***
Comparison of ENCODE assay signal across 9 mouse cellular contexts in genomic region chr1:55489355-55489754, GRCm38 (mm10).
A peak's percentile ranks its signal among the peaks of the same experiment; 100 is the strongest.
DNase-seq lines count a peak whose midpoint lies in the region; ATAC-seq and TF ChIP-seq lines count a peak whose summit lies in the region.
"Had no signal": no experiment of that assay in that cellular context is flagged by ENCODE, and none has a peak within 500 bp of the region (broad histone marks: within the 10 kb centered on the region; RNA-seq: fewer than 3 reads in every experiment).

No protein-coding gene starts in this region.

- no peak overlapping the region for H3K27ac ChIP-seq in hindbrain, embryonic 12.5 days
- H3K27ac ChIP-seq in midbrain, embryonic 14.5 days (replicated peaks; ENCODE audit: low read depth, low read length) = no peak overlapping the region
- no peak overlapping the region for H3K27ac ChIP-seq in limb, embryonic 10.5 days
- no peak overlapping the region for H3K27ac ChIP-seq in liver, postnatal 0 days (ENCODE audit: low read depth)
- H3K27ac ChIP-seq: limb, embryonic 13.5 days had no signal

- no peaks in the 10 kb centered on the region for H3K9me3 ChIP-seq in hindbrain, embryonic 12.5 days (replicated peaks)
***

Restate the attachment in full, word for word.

Comparison of ENCODE assay signal across 9 mouse cellular contexts in genomic region chr1:55489355-55489754, GRCm38 (mm10).
A peak's percentile ranks its signal among the peaks of the same experiment; 100 is the strongest.
DNase-seq lines count a peak whose midpoint lies in the region; ATAC-seq and TF ChIP-seq lines count a peak whose summit lies in the region.
"Had no signal": no experiment of that assay in that cellular context is flagged by ENCODE, and none has a peak within 500 bp of the region (broad histone marks: within the 10 kb centered on the region; RNA-seq: fewer than 3 reads in every experiment).

No protein-coding gene starts in this region.

- no peak overlapping the region for H3K27ac ChIP-seq in hindbrain, embryonic 12.5 days
- H3K27ac ChIP-seq in midbrain, embryonic 14.5 days (replicated peaks; ENCODE audit: low read depth, low read length) = no peak overlapping the region
- no peak overlapping the region for H3K27ac ChIP-seq in limb, embryonic 10.5 days
- no peak overlapping the region for H3K27ac ChIP-seq in liver, postnatal 0 days (ENCODE audit: low read depth)
- H3K27ac ChIP-seq: limb, embryonic 13.5 days had no signal

- no peaks in the 10 kb centered on the region for H3K9me3 ChIP-seq in hindbrain, embryonic 12.5 days (replicated peaks)